Frequently Asked Questions
What are the criteria for choosing cases?
We enter case stories that meet these criteria:
1 Branding or rebranding is institutional (not just product or service-specific)
2 Global relevance (global visibility not required)
3 Top management intention and engagement was evident
4 Changes were well planned and effectively executed
5 Reliable contemporary information on management purposes and tools used was available to us.
Are all cases good cases, examples to emulate?
Yes, but probably none are perfect in all respects. We try to select well-planned and well-executed cases (see "Criteria"). That does not mean their planners and designers considered all available tools, or used them perfectly.
Does "Corporate" mean only for-profit companies?
No. We are using Corporate in the sense of "Institutional," and we include all kinds of institutions... non-profits or NGOs, educational institutions, and government entities as well as companies. In fact, you can search for cases in these four categories (basically .com, .org, .gov and .edu).
To be more precise, we should probably call it the Instititutional Brand Matrix. We chose Corporate Brand Matrix because it's three syllables shorter, and (frankly) sexier.
Where do you get your information? Is it reliable?
We classify cases two ways -- Estimated, and Confirmed.
In Confirmed cases, our information and estimates have been reviewed, edited and confirmed by a participant in the rebranding, whether client or consultant planner/designer.
Estimated cases from prior years are drawn from identified published sources, and/or from reporting by Tony Spaeth published in annual Conference Board Review articles and/or at www.identityworks.com, and thus have been subject to public review, verification and occasional correction.
New cases, as they are launched, will be Estimated by Tony or Tom on the basis of published information and Confirmed in personal interviews.
Why not include product brands, marketing brands, too?
We see institutional branding and category branding (of products or services, that is, within their categories) as substantially different disciplines. Category branding is about marketing, and the consumer is the only important audience. Corporate branding, however, is primarily about leadership, and the priority audiences are the leadership team, owners and investors, managers, employees, channels and only then the customer. Tool sets too are different, although there is overlap (logo design, notably).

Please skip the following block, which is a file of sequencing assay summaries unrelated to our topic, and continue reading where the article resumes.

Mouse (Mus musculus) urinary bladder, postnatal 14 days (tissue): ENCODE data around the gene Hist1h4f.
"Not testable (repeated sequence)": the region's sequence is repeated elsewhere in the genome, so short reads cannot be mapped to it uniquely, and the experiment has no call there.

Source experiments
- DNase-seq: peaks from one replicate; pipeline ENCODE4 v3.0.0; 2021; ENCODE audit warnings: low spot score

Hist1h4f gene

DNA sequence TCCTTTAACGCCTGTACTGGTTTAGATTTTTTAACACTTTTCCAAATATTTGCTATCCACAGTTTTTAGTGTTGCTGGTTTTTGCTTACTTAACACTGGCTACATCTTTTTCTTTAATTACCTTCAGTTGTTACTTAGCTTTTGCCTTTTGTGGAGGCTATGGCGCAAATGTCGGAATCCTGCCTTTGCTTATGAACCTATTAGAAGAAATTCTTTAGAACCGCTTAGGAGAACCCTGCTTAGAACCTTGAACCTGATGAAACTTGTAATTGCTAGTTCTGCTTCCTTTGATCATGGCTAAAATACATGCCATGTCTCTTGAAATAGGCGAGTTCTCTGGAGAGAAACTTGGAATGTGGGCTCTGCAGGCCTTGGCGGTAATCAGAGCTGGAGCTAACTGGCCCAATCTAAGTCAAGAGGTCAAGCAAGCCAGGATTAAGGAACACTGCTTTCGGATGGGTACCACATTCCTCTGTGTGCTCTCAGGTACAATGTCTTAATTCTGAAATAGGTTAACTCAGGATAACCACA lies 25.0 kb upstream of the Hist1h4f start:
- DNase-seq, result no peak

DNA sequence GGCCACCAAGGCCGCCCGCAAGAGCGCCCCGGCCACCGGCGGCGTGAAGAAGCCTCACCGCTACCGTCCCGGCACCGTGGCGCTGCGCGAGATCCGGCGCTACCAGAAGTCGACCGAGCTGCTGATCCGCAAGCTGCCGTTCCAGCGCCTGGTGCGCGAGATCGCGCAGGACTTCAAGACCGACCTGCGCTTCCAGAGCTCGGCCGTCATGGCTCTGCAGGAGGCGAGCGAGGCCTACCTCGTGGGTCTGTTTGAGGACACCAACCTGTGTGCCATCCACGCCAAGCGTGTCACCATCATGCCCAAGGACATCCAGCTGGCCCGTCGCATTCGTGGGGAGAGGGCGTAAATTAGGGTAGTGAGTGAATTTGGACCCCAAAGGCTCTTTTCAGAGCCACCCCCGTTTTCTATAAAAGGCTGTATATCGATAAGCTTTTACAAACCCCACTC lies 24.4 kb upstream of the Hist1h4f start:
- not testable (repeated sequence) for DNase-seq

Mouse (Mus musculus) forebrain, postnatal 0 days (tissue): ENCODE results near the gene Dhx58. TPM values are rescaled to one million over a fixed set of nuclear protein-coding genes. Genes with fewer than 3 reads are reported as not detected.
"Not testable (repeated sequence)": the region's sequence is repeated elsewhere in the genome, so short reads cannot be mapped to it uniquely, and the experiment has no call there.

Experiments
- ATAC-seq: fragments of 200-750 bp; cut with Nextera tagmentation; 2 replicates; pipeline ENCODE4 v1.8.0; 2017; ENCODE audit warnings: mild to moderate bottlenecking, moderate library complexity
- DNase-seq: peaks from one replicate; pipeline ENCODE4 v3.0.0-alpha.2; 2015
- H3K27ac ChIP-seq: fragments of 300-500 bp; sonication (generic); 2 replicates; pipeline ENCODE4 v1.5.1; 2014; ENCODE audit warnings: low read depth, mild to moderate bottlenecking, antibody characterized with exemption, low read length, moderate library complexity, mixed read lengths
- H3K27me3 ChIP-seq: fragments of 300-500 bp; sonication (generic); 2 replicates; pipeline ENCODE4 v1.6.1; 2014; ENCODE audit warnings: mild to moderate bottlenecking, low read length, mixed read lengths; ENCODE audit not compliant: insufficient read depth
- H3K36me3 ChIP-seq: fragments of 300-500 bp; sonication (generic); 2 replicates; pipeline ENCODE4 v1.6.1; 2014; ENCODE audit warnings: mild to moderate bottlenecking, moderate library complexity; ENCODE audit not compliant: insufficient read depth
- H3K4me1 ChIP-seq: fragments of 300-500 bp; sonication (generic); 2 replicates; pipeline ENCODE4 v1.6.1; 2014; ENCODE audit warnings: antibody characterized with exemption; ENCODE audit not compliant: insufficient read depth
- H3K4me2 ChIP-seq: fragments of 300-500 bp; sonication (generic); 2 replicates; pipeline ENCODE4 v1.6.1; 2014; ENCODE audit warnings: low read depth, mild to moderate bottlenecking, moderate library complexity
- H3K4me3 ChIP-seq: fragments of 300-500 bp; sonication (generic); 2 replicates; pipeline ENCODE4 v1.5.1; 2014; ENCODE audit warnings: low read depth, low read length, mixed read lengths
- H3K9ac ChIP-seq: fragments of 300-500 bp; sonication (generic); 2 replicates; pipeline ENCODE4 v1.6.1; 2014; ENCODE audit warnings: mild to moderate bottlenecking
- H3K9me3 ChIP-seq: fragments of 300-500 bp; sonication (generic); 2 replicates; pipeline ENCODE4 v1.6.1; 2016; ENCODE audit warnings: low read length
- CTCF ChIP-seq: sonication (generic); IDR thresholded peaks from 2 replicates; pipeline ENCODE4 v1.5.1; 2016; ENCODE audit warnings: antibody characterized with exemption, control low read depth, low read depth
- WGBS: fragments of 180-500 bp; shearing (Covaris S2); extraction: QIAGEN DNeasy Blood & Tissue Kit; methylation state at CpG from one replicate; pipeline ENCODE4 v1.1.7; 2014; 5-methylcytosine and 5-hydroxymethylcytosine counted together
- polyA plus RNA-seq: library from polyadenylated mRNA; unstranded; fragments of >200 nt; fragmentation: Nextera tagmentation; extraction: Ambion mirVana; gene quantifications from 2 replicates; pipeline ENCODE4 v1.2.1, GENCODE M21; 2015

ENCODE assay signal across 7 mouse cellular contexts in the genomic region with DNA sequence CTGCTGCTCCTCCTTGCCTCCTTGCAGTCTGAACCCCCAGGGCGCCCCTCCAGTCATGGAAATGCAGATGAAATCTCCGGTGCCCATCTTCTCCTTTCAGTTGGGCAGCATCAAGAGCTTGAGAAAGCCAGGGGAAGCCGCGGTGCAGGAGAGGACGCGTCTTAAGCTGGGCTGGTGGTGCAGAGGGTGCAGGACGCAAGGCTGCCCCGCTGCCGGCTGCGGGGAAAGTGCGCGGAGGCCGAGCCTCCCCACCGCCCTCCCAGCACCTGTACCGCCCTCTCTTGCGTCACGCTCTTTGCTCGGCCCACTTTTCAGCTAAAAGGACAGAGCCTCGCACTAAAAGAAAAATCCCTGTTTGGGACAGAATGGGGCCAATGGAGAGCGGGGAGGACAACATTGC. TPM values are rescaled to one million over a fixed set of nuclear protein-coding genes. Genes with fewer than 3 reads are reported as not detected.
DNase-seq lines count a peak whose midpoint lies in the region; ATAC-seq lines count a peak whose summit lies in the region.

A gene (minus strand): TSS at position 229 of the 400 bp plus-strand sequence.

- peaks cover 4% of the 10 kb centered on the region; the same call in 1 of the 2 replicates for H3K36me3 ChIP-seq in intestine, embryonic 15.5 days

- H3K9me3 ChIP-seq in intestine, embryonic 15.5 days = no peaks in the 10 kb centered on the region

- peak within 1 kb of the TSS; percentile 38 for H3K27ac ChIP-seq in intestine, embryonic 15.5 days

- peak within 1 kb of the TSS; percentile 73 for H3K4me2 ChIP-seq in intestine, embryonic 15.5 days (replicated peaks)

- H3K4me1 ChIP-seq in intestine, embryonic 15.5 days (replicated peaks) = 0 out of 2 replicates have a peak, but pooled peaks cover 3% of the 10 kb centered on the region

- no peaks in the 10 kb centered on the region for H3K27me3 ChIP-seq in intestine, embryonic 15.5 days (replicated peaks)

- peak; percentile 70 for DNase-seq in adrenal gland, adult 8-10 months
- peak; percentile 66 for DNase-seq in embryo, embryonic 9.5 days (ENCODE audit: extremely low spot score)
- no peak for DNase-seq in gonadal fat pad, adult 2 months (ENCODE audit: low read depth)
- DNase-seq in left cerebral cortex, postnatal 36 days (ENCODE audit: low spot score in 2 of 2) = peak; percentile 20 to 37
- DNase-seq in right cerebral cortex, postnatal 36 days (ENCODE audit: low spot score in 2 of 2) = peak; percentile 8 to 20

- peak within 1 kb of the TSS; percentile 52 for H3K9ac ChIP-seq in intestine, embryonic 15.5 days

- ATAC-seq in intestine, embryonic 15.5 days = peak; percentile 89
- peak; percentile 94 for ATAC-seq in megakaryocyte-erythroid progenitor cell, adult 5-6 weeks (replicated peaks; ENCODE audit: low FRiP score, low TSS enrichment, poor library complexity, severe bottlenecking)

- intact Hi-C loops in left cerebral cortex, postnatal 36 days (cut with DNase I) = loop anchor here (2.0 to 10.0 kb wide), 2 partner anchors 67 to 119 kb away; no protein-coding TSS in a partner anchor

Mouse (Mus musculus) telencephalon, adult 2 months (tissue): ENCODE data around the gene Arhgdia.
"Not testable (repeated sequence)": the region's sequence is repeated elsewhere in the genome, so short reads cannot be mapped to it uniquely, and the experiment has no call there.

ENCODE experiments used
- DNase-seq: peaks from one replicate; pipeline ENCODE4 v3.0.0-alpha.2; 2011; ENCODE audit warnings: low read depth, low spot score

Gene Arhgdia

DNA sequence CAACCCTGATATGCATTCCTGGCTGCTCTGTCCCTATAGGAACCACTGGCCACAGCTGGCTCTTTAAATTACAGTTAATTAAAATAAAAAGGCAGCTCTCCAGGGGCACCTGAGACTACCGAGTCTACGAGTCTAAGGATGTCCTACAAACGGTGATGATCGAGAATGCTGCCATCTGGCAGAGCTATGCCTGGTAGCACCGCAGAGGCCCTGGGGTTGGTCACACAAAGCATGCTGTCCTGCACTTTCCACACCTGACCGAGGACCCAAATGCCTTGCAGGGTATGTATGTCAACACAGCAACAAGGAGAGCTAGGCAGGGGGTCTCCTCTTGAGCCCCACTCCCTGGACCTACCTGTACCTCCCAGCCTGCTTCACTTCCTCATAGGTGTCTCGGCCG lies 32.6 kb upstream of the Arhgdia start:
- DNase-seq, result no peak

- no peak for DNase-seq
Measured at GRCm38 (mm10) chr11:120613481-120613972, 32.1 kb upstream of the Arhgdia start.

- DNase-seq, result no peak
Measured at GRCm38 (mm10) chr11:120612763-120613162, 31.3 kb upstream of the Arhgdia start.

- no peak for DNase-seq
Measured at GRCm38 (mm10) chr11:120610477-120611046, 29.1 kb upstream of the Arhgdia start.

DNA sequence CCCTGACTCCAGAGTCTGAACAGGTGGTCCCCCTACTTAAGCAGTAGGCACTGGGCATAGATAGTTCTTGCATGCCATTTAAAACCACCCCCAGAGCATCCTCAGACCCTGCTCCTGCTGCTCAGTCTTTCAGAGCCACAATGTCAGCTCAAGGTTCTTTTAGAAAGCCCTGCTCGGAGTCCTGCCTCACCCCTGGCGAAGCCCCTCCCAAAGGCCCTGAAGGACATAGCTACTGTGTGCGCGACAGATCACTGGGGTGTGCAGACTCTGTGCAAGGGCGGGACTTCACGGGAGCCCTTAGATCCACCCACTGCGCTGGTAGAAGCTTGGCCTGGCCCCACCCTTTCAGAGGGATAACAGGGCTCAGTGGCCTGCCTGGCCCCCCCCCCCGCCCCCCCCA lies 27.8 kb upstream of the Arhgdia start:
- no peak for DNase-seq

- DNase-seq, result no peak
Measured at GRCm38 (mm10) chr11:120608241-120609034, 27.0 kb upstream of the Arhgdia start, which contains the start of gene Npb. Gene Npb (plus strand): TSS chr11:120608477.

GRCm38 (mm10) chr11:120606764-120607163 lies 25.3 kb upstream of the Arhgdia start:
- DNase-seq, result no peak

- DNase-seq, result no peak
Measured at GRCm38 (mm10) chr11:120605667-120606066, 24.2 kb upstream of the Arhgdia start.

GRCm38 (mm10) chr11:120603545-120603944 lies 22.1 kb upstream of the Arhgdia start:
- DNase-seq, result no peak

It's true that some brands serve as both corporate and category brands (Sony, Ford, American Express) but you can't think clearly about them without distinguishing between their category and institutional roles.
This Matrix focuses wholly on the institutional brand.
What about startups?
Most startups are small, are reluctant to retain experienced brand planners and designers, and can often get by with a descriptive name or a founder's name. There are few Apple Computers worth emulating. So as a practical matter, virtually all significant corporate identity work is actually in rebranding. Therefore the best branding models for startup companies to emulate are probably those corporate spinouts (professionally advised) who choose the New Vision strategy.
What structure did you use for Industry classification?
We chose ICB, the Industry Classification Benchmark developed by Dow Jones Indexes and FTSE. ICB is in use by major stock exchanges, data distributors, index providers, media organizations (Financial Times, The Wall Street Journal) and securities analysts. We are starting at the Sector level, and will switch to Subsector categories when justified by case volume.